It's hard to count to 11 in the Senate

 


The Permanent Fund dividend ranks among the most divisive issues in Alaska politics, along with such longstanding battles as oil taxes, salmon fisheries catch allocations and subsistence rights. Sadly, the dividend has grown in political importance in recent years, overwhelming all other issues confronting the state.

Candidates scramble to find a dividend flag large enough to wrap around themselves for campaign speeches, reasonable voices get drowned out by chants of “I want my PFD,” and state budget work is held hostage by advocates for a supersized dividend.

The size of the dividend should be a math calculation, not a political one. How much can the state treasury afford to hand out to Alaskans while continuing to provide quality schools and other public services, without overdrawing the Permanent Fund for short-term political pleasure and without resorting to heavy taxes to pay the bills.

But to solve that math problem requires another arithmetic equation. It takes 21 votes in the 40-member state House and 11 votes in the 20-member Senate to pass a spending bill. Even more when you consider other provisions of the budget process, such as the effective date and preserving several longstanding reserve funds, but let’s keep the math easy and limit the numbers to 21 and 11.

Unfortunately, there may not be 11 votes in the Senate for any reasonable dividend this legislative session, which is due to end on May 18.

The Republican-led Senate majority is as divided on the dividend as the San Andreas Fault, and just as unstable. Half want to jack up the PFD to record heights; half want to pay out a dividend that will not drain savings; and several are trying to straddle the fault line and hope they end up on solid ground after the shaking stops.

Add in the Democrats (and some Republicans), who want to deny the big-dividend governor any sort of political win for his reelection campaign, and nothing so far has added up to a firm 11 votes. Senate leadership has been reluctant to bring the issue to the floor and open it up to amendments, but it is on the calendar for this week.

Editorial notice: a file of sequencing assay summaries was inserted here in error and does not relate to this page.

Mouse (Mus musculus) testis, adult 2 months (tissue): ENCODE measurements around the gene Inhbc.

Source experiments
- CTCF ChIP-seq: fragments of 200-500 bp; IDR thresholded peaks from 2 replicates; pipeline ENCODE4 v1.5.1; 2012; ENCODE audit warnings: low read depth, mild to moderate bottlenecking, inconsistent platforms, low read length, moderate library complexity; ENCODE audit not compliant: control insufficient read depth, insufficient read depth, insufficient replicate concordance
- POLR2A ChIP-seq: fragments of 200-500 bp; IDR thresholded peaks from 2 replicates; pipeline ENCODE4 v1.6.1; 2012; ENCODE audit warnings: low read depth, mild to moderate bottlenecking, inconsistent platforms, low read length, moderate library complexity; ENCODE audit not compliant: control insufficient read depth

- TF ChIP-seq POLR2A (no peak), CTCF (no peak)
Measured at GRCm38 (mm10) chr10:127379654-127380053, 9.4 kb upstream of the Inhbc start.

The Democratic-led House majority is in a similar count-the-votes situation, though it did pass a budget bill last month that would send out payments this fall of about $2,600 to every eligible Alaskan. The next move is up to the Senate.

The best thing now for lawmakers is to work the math of the state checkbook, not the math of election polling, and settle on an affordable dividend in the final two weeks of the legislative session. It’s embarrassing that the budget for public services and community needs has to wait every year for 21 and 11 to add up to a dividend.

He stood up to politics

Unlike legislators who vote for big dividends because they know it will make them popular with voters, sometimes lawmakers stand up to politics. Such as John Coghill, a former Republican state legislator from Nenana, one of 48 candidates in the June 11 primary election to fill the seat of the late U.S. Rep. Don Young.

This is not a campaign endorsement, just a story of a different time in politics and someone who did the right thing.

About 20 years ago, when Coghill was in the House, a colleague wanted to amend a bill to allow child support enforcement investigators to carry guns. The pro-gun, pro-NRA, pro-tough-on-crime politics were obvious: Vote yes. And Coghill, no fan of gun control, normally would support personal protection legislation.

But he saw this one differently, and argued against the amendment: Why would child support investigators ever get in a situation where they would need to fear for their life and possibly shoot someone, he asked. Would the presence of a gun escalate the situation?

He was right, and the amendment was defeated. He voted on the merits, not the politics. That’s in short supply these days.

 

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